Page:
For want of a trade deal, American ag exports are losing significant market share in Japan to countries like Canada, which have signed on to multilateral agreements with the Japanese. Thus, as the United States and Japan finally get around to negotiating a deal of their own, farmers are hoping the two countries can come to terms quickly.
Negotiators for both countries say they want to do just that. When President Donald Trump and Prime Minister Shinzo Abe met the other day, Trump said he hopes to sign an agreement in late May when he journeys to Tokyo to meet the new emperor.
Having covered a few rounds of U.S.-Japan trade talks in my day, I was surprised by the president's optimism. Typically negotiations with Japan are long, dragged-out affairs. There are reasons to think this one should be, too.
A broad free-trade deal involving multiple industries would normally take years to negotiate. While there's talk of a "skinny" deal involving fewer sectors, and while it's easy to see what the U.S. might get out of a quick deal, the quid pro quo for the Japanese is harder to find than Waldo in the Where's Waldo puzzles. If these talks end in agreement quickly, it's likely to be because the Japanese did something they hardly ever do in trade talks: cave.
Trump urged Abe to cut tariffs on agriculture imports from America, and as it happens ag is the easy part of the negotiation. The Japanese have already indicated what they're likely to give U.S. farmers and ranchers -- essentially what they've given the 10 other nations in the Comprehensive and Progressive Agreement for Trans-Pacific Partnership.
The CPTPP was previously the TPP. U.S. farmers and ranchers could have already enjoyed the tariff cuts the Australians, New Zealanders and Canadians are enjoying if President Trump had not withdrawn the U.S. from TPP as one of his first official acts. The Japanese say the CPTPP cuts are the maximum they'll give the U.S., and they're likely to stick to that. U.S. negotiators are certain to refuse anything less. So you have to bet that's where the ag part of the deal will end up.
If and when there's a deal, that is. To get the ag concessions, the U.S. will have to give the Japanese something they want --that quid pro quo I mentioned. What they want most is a smoother road into the U.S. for their auto exports -- precisely what the Trump team doesn't want to give them.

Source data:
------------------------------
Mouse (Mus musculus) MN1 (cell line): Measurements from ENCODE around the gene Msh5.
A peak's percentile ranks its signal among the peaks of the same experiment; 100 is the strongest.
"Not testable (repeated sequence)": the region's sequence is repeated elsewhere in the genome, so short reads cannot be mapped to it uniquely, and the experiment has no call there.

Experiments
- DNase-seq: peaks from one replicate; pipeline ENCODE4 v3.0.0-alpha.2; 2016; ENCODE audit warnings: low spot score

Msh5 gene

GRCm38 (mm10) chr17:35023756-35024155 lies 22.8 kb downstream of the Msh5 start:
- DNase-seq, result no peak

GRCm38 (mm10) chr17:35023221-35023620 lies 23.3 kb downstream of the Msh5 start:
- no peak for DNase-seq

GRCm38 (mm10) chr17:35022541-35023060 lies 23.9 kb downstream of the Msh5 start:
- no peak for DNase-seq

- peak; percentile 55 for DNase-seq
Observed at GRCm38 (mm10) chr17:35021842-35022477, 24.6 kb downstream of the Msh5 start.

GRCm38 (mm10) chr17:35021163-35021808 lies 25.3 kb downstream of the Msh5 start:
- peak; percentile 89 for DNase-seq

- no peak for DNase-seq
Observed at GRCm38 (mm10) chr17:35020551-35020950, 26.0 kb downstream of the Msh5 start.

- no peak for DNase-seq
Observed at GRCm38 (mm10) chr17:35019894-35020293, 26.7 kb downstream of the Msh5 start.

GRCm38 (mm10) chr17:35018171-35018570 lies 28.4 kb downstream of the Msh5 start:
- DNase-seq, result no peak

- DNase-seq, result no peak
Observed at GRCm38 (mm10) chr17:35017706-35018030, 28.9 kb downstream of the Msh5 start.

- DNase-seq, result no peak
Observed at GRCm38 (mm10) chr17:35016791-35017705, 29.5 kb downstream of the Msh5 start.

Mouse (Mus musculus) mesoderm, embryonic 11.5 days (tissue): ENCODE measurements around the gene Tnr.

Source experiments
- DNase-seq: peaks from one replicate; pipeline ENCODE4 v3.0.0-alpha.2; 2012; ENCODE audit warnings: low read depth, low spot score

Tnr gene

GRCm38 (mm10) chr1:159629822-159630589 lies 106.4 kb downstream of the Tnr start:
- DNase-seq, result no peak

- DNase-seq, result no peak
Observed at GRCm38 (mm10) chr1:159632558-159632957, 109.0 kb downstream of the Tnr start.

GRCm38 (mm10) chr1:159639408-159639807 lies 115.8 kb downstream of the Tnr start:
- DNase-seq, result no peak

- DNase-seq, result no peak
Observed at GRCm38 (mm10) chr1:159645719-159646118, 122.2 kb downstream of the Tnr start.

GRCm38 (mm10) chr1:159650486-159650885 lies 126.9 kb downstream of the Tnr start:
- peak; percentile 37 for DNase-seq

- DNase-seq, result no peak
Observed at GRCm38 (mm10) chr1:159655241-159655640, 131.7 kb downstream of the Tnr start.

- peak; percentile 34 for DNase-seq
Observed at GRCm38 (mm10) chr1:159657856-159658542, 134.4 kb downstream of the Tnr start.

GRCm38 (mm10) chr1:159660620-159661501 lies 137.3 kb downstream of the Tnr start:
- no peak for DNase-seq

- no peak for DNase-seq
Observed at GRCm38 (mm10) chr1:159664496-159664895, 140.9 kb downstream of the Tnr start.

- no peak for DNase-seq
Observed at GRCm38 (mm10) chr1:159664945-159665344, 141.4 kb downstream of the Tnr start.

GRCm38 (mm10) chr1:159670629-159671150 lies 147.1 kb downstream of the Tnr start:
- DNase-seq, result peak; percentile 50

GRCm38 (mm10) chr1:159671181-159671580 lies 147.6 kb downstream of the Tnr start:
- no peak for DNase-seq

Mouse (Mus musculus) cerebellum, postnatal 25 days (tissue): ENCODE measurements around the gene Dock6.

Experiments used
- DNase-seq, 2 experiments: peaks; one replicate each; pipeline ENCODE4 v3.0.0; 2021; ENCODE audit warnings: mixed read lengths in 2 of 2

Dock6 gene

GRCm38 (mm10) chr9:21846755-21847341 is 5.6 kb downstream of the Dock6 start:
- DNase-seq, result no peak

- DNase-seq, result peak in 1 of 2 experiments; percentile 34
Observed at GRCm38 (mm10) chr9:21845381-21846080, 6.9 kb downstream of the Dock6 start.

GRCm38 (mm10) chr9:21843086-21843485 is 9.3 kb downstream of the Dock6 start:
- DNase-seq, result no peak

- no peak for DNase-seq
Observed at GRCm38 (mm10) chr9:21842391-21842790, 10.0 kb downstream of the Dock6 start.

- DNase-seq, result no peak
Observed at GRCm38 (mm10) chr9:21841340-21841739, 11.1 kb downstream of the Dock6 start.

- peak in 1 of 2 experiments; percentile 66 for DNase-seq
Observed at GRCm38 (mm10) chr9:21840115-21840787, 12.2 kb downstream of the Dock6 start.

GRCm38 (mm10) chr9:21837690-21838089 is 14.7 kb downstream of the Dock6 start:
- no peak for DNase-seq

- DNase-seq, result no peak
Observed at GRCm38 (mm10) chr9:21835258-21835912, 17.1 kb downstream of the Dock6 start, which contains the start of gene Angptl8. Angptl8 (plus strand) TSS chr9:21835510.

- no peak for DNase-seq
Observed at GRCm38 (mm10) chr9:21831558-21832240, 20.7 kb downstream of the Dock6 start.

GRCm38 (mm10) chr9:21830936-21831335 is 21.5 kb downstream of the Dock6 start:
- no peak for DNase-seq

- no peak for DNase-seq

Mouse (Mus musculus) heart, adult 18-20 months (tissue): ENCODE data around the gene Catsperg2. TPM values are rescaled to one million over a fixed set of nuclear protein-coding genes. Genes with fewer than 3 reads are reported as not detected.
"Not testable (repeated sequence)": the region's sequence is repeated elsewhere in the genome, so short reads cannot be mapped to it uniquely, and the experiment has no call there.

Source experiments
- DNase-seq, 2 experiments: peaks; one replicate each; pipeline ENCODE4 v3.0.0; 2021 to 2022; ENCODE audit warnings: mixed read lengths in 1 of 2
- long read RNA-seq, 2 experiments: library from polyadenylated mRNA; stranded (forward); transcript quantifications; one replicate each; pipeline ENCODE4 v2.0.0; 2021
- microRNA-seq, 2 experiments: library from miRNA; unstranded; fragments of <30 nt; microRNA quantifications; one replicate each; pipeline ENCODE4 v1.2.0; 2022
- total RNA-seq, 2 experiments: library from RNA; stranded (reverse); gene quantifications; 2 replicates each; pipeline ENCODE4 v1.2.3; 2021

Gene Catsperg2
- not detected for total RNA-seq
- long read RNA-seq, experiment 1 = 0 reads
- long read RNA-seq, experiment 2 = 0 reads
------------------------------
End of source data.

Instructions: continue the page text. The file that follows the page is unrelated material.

More than anything the president wants to eliminate the large trade deficit the U.S. runs with Japan -- nearly $68 billion in 2018. Japan's exports of autos and auto parts account for 75% of that deficit.
The Japanese also build cars in the U.S. -- indeed, more than half the cars they sell to Americans are made in the U.S.A. (Some reports have put the American-made proportion at two-thirds or three-quarters; those estimates include cars made at Japanese factories in Canada and Mexico.
President Trump would like their American factories to build even more of the cars they sell here, and he'd like the American content to be even higher. In the TPP deal from which Trump withdrew, the required American content would have only been 45%, well below the 62.5% required for preferential tariff treatment in the North America Free Trade Agreement.(https://globalriskinsights.com/…) In the U.S.-Mexico-Canada Agreement that's replacing NAFTA, the requirement rises to 75%. (https://www.forbes.com/…)
It's doubtful, then, that Trump will give Japan the TPP deal on car content in exchange for the TPP deal on agriculture. If not, what will he give? He could eliminate U.S. tariffs on cars, but they're already low -- 2.5%. Detroit would fight to the death eliminating the 25% duty on pickup trucks.
Aside from eliminating the 2.5% tariffs, he could also withdraw his threat to impose 25% tariffs on Japanese car imports. That threat convinced the Japanese to negotiate with the U.S. bilaterally, abandoning their efforts to lure us back into TPP. But having come to the table, would Japanese negotiators really buy a deal trading lower ag tariffs for a promise not to impose 25% car tariffs?
They would be making a big trade concession without improving Japan's own position much at all from the status quo. They'd face severe political criticism at home. And while they fear those 25% tariffs, they know that if Trump ever imposed them there's a good chance a WTO court would declare them illegal.
The logic of the situation, then, is against a quick agreement. Buying that deal would be one of the biggest caves in Japan's trade-negotiation history. Rather than cave, Japanese negotiators will likely dodge and weave, dragging the negotiations out as long as they can.
Maybe I'm too pessimistic. Maybe events will make me look like a fool. I hope so.
But if I'm right, it could be awhile before Americans get equal ag-tariff treatment in Japan. Unfortunately, the delay will further entrench the Canadians, Australians and New Zealanders as they take over markets in Japan that American farmers and ranchers used to own.
Urban Lehner can be reached at firstname.lastname@example.org